Testing the Roles of Competition and Expansion in Tetrapod Evolution

Michael J. Benton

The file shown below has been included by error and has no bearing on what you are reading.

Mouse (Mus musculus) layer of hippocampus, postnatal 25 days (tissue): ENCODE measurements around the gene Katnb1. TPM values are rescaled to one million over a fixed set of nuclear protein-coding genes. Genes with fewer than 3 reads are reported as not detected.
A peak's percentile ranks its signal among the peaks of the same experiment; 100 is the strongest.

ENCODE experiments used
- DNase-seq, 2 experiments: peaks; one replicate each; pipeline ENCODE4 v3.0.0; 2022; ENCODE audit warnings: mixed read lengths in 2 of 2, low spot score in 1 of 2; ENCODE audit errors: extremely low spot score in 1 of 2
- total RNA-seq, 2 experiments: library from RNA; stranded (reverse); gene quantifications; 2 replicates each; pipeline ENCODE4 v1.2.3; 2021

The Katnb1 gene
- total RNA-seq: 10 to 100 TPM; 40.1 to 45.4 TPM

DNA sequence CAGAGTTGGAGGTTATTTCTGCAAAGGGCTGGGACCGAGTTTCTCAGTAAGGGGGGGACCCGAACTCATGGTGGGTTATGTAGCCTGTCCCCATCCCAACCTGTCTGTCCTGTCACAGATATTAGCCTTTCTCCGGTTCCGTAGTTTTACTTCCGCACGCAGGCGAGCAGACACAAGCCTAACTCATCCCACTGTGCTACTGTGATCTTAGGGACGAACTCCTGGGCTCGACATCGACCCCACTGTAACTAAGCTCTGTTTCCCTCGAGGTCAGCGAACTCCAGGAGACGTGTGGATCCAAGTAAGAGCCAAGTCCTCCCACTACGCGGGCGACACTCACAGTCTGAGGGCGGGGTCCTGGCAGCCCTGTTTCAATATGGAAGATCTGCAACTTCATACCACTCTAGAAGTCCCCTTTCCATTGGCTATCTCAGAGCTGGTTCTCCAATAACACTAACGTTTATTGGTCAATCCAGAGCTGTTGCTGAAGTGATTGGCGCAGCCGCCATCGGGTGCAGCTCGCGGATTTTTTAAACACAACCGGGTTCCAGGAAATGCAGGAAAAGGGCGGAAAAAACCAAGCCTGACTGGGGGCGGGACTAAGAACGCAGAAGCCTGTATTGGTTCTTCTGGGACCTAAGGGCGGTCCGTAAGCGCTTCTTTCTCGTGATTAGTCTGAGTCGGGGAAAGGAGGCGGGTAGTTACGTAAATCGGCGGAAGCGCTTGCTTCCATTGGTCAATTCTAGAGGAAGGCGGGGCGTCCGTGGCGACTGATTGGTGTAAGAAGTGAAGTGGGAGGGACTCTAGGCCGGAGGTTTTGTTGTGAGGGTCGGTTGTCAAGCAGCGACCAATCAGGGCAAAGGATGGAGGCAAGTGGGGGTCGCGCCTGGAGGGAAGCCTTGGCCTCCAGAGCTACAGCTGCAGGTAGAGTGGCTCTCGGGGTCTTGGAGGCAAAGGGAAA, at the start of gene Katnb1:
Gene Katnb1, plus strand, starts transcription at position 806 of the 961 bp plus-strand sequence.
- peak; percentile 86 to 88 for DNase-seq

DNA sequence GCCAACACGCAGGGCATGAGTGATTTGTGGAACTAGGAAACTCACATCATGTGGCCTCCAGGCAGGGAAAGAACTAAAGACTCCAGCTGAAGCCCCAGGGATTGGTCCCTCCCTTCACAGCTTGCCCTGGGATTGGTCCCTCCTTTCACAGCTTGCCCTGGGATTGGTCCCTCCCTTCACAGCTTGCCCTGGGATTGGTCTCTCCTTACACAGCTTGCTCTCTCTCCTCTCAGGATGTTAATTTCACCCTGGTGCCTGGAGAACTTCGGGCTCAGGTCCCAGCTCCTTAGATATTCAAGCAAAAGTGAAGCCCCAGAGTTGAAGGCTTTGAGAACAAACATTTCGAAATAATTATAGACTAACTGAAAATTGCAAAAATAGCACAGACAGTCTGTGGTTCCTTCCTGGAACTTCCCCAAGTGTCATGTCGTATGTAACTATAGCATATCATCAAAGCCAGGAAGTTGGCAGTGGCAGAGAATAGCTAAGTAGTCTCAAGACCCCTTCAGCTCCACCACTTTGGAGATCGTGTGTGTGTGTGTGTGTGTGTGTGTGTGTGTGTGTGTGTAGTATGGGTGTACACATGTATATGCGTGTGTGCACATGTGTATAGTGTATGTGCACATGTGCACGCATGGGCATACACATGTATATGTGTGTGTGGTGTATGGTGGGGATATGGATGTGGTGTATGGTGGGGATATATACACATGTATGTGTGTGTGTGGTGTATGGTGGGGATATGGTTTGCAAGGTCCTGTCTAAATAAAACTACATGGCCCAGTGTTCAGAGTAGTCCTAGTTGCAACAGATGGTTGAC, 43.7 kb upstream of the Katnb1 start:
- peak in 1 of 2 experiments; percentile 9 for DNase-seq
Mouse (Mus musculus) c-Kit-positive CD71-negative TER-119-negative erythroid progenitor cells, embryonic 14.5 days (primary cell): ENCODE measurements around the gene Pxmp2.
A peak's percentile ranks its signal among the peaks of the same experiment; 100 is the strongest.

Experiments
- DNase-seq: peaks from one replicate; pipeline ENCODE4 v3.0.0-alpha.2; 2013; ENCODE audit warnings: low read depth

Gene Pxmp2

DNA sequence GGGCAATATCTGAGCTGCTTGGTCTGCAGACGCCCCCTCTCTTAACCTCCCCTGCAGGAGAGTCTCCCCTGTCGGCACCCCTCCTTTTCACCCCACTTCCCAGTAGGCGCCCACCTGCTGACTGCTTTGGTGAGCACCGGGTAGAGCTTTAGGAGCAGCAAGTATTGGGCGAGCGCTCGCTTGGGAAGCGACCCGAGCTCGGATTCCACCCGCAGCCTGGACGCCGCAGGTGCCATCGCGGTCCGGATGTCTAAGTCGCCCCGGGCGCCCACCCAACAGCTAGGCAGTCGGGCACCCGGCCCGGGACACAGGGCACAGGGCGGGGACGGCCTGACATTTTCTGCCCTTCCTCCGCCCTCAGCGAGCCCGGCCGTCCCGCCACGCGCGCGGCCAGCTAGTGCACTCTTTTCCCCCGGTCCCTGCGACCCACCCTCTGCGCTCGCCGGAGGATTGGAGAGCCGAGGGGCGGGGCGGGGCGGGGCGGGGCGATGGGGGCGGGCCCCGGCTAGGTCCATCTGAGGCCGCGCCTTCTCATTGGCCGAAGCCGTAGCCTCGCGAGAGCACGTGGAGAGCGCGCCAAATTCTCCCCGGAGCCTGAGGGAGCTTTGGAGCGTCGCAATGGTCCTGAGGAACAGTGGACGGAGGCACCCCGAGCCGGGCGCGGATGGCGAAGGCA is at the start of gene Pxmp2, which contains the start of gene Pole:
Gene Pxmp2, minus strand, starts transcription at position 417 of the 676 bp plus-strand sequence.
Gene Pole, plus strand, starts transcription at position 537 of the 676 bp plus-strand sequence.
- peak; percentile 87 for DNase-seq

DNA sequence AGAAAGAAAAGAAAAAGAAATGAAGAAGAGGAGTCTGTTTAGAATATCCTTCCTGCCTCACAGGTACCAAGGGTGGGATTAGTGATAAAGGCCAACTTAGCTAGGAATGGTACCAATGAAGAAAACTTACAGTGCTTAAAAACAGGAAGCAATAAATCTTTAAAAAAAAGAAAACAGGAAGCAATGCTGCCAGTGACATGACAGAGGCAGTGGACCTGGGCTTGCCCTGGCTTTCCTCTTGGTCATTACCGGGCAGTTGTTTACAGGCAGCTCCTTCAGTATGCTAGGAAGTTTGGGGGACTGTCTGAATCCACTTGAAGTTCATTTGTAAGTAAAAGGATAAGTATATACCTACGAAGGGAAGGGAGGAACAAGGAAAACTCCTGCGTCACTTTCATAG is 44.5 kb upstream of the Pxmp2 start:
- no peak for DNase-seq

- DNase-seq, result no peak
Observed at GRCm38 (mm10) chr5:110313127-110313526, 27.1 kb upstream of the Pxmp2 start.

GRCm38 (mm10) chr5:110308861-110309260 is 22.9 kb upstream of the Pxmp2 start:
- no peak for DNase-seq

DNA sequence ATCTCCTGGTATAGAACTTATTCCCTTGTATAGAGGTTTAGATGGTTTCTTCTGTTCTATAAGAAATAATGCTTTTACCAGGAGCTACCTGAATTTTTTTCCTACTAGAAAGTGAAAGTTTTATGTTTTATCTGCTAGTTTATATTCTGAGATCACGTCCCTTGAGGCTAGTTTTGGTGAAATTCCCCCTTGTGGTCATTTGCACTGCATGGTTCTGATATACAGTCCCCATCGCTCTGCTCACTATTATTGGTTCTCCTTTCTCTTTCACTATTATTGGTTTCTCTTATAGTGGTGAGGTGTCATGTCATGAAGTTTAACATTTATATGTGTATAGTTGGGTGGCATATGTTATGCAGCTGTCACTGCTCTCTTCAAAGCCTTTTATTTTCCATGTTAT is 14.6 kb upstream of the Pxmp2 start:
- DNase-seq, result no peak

Competitive replacement has probably played a minor role in the history of tetrapods. In an assessment of the origins of 840 families of amphibians, reptiles, birds, and mammals, fewer than 26%, and probably fewer than 13%, were identified as candidate competitive replacements (CCR's). This is the pool of families that shared their geographic area of origination and their broadscale adaptations with a pre-existing family, and is thus a maximum measure of families that might have competitively displaced another. Most tetrapod families arose by expansion of the ecospace and geographic areas previously occupied by other members of the clade Tetrapoda. The numbers of CCRS through time are roughly in proportion to numbers of originations, but particular peaks in CCRS occurred after mass extinctions. Pure expansions, with no possibility of competitive replacement, were prevalent during the Late Palaeozoic (radiation of early amphibian and reptile groups, and broadening of habitats occupied and diets) and during the mid Cretaceous (radiations of frogs, turtles, lizards, snakes, and birds).